Ice Breaker Activities for Training

Human resource professionals often use ice breaker activities during training seminars and workshops to encourage co-workers and attendees to get to know one another and to build teamwork. The activities enhance trust among team members and entices each to use a different style of thinking while taking a break from the grind of the training session. The activities can be adapted to trainings for adults and children.

  1. TV Wasteland

    • Challenge people to use their creative problem-solving skills by making up the worst television show ever. Divide the participants into groups of four or five people each and give each group a different list of directions and scenarios to complete the activity ending in the same type of product. The groups must complete their show in the 45-minute time limit. Each group presents their ideas to the entire room and may work together to display a portion of their worst TV show ever.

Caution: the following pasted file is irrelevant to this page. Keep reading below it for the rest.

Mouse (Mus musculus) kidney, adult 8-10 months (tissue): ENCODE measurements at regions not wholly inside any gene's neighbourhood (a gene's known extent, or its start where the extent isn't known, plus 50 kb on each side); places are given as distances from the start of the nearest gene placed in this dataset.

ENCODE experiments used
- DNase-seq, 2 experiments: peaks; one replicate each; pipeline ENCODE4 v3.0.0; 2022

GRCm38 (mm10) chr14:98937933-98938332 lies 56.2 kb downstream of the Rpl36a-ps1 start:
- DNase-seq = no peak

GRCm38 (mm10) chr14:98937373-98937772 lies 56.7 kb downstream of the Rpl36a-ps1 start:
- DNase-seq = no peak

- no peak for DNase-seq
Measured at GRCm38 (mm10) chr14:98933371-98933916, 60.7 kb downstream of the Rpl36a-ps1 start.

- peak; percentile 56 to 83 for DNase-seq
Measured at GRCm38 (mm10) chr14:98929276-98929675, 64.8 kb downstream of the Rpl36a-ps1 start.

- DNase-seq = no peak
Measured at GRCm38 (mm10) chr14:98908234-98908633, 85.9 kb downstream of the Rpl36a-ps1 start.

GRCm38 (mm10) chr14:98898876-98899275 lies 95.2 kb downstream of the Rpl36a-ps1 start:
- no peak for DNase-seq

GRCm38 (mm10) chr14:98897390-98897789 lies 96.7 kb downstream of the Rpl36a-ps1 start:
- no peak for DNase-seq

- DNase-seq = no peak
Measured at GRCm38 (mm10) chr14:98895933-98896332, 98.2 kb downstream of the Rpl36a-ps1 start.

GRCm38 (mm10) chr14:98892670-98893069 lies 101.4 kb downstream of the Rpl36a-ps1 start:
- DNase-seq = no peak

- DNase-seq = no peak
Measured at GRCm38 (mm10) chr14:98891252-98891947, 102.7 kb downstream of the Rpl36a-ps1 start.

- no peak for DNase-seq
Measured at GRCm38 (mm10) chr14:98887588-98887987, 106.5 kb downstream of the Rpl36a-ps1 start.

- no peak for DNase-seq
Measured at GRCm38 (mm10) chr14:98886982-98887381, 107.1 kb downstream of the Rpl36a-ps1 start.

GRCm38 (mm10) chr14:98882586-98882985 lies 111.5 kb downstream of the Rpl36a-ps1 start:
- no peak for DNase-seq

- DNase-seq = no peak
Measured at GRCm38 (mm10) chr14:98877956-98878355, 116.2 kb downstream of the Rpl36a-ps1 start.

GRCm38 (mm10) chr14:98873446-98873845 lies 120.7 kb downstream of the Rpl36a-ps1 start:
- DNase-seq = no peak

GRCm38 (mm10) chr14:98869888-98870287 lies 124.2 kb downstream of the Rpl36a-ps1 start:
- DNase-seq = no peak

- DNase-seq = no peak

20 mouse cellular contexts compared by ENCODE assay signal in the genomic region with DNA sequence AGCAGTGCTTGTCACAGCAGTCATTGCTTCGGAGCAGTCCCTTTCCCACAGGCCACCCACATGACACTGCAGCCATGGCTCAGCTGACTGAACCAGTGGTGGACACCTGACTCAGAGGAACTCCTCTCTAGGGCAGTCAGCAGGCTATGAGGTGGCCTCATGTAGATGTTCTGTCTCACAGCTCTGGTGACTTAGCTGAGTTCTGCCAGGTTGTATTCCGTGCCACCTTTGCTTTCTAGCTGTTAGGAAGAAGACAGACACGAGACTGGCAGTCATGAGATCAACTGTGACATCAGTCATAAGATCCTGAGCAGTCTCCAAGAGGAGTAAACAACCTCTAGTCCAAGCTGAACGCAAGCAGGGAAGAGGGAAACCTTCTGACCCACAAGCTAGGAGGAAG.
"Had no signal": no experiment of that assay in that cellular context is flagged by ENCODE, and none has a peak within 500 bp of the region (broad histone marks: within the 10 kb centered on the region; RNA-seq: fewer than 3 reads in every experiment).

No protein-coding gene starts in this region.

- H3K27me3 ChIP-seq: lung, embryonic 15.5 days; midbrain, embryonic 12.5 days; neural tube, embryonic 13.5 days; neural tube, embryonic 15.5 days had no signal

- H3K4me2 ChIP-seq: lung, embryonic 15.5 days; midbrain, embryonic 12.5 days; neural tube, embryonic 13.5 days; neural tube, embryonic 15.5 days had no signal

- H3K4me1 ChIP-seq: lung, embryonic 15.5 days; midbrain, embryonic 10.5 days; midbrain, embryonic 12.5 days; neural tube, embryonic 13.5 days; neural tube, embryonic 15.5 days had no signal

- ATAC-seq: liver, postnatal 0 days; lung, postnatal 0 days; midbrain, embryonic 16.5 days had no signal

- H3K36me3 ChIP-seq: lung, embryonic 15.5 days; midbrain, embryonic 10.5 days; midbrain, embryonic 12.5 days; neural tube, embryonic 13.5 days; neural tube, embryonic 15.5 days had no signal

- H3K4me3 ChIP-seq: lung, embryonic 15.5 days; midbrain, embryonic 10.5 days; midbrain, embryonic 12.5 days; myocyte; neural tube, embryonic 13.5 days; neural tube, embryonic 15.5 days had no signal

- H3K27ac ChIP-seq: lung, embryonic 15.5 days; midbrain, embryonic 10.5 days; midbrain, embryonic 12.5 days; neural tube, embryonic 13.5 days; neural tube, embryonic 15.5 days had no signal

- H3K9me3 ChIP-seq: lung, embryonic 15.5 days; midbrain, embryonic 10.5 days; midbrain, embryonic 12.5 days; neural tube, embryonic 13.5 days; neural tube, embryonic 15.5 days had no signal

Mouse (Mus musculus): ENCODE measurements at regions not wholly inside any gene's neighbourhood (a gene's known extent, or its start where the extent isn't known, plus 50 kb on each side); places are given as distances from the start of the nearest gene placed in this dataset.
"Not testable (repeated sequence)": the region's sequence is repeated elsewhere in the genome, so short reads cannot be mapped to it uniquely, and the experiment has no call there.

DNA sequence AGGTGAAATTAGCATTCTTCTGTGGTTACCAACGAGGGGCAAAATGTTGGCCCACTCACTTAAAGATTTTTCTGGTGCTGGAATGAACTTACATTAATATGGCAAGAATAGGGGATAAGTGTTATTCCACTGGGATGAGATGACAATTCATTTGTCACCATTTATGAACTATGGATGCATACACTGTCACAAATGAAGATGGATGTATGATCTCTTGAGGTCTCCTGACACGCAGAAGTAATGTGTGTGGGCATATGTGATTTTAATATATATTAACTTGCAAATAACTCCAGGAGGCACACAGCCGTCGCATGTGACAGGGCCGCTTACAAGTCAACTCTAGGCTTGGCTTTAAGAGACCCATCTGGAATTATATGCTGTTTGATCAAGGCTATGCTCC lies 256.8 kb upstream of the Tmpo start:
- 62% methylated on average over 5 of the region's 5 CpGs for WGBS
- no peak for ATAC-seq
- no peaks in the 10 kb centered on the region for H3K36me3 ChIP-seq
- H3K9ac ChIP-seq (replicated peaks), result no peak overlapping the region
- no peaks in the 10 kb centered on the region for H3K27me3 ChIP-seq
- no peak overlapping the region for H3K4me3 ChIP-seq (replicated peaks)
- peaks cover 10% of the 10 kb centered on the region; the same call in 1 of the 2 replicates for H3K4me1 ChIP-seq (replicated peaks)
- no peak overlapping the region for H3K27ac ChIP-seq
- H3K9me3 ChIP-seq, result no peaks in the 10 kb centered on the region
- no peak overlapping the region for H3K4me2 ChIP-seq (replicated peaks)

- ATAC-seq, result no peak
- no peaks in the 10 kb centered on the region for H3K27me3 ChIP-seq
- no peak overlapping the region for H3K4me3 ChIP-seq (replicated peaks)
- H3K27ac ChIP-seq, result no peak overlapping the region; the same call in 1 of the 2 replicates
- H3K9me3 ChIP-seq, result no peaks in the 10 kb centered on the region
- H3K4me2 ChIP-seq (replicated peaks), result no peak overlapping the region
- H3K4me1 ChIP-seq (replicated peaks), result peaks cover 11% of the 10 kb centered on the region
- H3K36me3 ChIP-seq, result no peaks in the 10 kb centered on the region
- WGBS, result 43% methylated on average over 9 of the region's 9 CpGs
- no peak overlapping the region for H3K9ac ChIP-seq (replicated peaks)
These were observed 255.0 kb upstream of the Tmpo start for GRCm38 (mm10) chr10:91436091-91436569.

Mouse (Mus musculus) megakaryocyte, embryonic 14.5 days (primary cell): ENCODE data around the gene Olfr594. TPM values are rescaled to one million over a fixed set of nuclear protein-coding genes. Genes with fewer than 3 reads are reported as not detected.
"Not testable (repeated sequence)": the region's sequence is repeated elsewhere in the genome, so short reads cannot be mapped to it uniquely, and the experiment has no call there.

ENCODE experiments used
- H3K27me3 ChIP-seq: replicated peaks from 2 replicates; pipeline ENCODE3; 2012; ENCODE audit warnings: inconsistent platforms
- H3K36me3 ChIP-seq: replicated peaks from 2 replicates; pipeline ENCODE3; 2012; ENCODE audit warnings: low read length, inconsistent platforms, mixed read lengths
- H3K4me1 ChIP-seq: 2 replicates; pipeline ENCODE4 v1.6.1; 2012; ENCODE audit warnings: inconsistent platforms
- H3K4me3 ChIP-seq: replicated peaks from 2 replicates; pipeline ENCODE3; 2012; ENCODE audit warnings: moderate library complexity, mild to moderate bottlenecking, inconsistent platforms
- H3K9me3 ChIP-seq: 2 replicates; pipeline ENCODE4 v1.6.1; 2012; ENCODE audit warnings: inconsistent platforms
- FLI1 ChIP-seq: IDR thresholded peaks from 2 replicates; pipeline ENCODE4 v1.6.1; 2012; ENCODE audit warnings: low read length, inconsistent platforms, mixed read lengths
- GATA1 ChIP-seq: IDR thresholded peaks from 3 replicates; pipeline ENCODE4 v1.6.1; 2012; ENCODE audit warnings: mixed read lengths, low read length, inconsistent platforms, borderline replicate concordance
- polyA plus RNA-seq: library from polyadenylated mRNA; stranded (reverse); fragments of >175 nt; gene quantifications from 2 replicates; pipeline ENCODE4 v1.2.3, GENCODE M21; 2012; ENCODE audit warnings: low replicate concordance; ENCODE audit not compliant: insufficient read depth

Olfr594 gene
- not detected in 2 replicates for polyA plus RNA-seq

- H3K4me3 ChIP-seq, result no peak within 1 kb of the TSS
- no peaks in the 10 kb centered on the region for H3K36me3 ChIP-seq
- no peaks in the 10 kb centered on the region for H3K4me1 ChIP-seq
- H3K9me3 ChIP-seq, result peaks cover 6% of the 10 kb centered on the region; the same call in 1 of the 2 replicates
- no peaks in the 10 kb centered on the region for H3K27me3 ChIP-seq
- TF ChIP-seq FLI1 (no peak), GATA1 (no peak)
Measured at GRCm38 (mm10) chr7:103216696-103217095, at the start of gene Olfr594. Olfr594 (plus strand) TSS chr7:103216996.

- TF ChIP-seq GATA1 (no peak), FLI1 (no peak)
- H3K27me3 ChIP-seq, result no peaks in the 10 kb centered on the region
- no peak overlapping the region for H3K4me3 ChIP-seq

Animal Sounds

    • The animal sounds activity can bring introverted professionals out of their shells. Give each participant a slip of paper with an animal written on it and blindfold him. After each person is unable to see, the workshop director announces the start of the activity and each person makes her animal's sound. Everyone must divide themselves up by animal by listening to the other participants.

    Toilet Paper Game

    • Pass around an inexpensive roll or two of toilet paper. Instruct each person to take the amount that they need. They receive no additional instruction during this time. After each person has taken a length of toilet tissue, encourage people to share one fact about themselves, either professional or personal, for each square of toilet paper they had taken.

    Defend the Egg

    • Divide the group into teams of four or five and give each group a box of random materials which may include feathers, cotton balls, drinking straws, tape, toothpicks and any other items available. The teams may take 20 to 25 minutes to creatively construct a device that keeps a raw egg from cracking when dropped from a height of 15 feet. They may or may not use the box in the construction. Each team works together using problem-solving and teamwork skills to complete the activity.

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